It’s a Bengal show

Sub-junior champions… Avik Das (left) and Anushree Hazra.-K. V. SRINIVASAN Sub-junior champions… Avik Das (left) and Anushree Hazra.

The manner in which Bengal dominated the championship pointed to the abundance of talent in the state. S. R. Suryanarayan reports.

At a time when Indian table tennis has hardly made any impact at the international level, the focus must shift to the sub-juniors in order to assess what lies ahead. It is from this section that an indication can be had about India’s future players. The Sub-junior National Championship held in Chennai had plenty to offer in terms of competition. It also underlined Bengal’s supremacy in the sport. There is so much of talent in the state that North Bengal and Wes t Bengal have separate associations to cater to their needs.

The Table Tennis Federation of India, ideally, should have had its academy in Bengal instead of Ajmer. The Sub-junior Nationals, where the paddlers from Bengal stole the show, drove home this point.

The only doubt about the Bengal players was their physical stature. The boys, in particular, looked taller and stouter than the rest.

This is not to suggest that they were over-aged or that was the reason for the state’s domination. On the contrary, the organisers did not receive any protest with regard to the age of the players.

The fact that Bengal provides plenty of table tennis talent for the country is commendable. Even in the TTFI’s Petroleum Sport Board Academy there are quite a few players from Bengal. What strikes one about the Academy boys is that they not only stand apart from the other players, but are also well disciplined.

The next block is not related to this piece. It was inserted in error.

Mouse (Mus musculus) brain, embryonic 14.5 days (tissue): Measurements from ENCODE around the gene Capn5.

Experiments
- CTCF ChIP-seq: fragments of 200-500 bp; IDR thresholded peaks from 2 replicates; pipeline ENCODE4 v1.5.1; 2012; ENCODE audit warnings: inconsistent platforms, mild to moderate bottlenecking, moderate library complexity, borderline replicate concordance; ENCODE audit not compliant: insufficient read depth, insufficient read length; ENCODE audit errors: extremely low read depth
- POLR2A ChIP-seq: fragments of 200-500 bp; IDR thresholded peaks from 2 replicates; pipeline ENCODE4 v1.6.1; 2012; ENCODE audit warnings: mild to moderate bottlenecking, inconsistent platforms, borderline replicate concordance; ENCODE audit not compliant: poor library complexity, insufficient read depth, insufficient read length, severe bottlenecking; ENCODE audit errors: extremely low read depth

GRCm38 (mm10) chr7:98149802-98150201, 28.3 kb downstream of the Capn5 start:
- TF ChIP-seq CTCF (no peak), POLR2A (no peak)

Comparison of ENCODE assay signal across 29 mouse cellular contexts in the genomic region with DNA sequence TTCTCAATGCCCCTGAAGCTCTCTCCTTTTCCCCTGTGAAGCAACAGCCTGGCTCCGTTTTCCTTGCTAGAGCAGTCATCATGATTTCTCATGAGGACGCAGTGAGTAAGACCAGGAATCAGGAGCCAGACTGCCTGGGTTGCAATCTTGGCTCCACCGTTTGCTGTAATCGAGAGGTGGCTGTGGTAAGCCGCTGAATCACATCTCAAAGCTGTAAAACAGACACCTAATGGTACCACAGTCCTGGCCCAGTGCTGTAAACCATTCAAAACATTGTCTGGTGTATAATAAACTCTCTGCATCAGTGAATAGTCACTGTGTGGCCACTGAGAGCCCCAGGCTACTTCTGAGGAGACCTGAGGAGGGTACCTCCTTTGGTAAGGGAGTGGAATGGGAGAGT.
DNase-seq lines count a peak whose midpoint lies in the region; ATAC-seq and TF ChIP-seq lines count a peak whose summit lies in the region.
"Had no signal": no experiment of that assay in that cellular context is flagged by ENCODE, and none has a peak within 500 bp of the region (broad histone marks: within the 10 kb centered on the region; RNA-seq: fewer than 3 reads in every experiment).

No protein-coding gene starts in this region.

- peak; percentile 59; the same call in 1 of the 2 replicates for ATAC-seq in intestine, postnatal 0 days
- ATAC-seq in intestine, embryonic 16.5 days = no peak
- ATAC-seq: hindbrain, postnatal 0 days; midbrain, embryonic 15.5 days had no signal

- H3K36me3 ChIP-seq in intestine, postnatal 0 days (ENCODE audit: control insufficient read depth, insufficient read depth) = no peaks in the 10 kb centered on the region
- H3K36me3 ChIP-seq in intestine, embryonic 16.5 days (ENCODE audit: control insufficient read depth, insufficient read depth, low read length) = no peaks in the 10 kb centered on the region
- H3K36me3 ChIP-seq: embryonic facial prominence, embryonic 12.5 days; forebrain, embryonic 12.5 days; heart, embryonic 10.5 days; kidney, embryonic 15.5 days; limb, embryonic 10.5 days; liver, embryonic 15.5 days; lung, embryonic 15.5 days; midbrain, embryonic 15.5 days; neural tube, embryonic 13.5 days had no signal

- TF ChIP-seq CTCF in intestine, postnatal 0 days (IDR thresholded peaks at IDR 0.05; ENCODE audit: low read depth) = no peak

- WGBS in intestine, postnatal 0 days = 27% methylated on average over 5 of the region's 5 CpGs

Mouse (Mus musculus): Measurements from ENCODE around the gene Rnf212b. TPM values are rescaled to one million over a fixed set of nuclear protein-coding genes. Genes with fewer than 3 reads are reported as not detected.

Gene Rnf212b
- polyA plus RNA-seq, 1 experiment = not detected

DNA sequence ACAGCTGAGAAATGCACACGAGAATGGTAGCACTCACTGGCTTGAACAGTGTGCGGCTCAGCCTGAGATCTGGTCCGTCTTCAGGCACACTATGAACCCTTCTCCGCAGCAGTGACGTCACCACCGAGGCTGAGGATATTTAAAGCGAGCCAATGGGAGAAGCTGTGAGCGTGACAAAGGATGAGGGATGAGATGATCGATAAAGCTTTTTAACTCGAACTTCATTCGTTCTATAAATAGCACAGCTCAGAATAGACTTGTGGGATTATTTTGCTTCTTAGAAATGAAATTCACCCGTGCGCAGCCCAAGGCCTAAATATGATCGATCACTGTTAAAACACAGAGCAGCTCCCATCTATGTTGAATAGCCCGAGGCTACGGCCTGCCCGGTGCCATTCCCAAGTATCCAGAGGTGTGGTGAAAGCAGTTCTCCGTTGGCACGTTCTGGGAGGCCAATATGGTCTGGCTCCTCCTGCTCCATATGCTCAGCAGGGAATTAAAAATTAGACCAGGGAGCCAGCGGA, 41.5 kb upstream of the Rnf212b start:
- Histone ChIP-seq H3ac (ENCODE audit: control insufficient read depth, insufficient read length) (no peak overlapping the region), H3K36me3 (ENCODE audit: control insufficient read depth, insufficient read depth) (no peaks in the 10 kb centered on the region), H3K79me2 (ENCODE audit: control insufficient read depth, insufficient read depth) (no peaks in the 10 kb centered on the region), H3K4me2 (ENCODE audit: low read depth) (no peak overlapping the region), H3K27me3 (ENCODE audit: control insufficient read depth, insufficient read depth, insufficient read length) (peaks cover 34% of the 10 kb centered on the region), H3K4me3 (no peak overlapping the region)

As Dhanraj Choudhary, the Technical Committee Chairman of TTFI, said, the Academy not only helps develop young talent but also brings them up on the right lines.

He cited the example of Abhishek Yadav, a cadet player from UP, who, Dhanraj said, came from a very poor family. Left alone with his poverty, his talent would have gone waste. However, the TTFI picked him and put him at the Academy, which is now taking care of his academics and dietary requirements besides developing his skills.

Abhishek proved to be PSPB’s trump card as he guided its cadet team to victory, though in the sub-junior section he was outdone by the North Bengal players.

As the Academy’s Chinese coach, Yen Wei put it: “The boy is very young. He played too many matches (in the cadet and sub-junior categories) and he looked tired. I have seen him play much better.”

For one who had moulded Soumyadeep into a national champion, Wei knows his wards very well and for Indian table tennis that is what matters.


Team championship — Boys: North Bengal bt PSPB ‘A’ 3-1.

Girls: Maharashtra ‘A’ bt Delhi 3-1. Cadet boys: PSPB ‘A’ bt WB 3-1. Cadet girls: North Bengal bt AP 3-1.

Individual events — Sub-junior boys: Avik Das (NB) bt S. Sudarshan (TN) 7-11, 11-5, 15-13, 12-10, 11-6.

Doubles: Rajib Sarkar & Subham Basak (NB) bt Arnab Adhikari and Avik Das (NB) 6-11, 11-6, 12-10, 12-10.

Sub-junior girls: Anushree Hazra (WB) bt C. Chavri Kawle (Mah) 11-9, 12-10, 11-8, 11-9.

Doubles: Mallika Bhandarkar and Charvi Kawle (Mah) bt S. Krithicka and Reeth Rishya (TN) 11-2, 11-7, 9-11, 12-10.

Cadet boys: Suvendu Shaw (WB) bt Aditya Moitra (WB) 5-11, 13-11, 11-5, 11-3.

Cadet girls: Jagriti Virmani (Del) bt Oisarja Deb (NB) 11-7, 11-8, 11-6.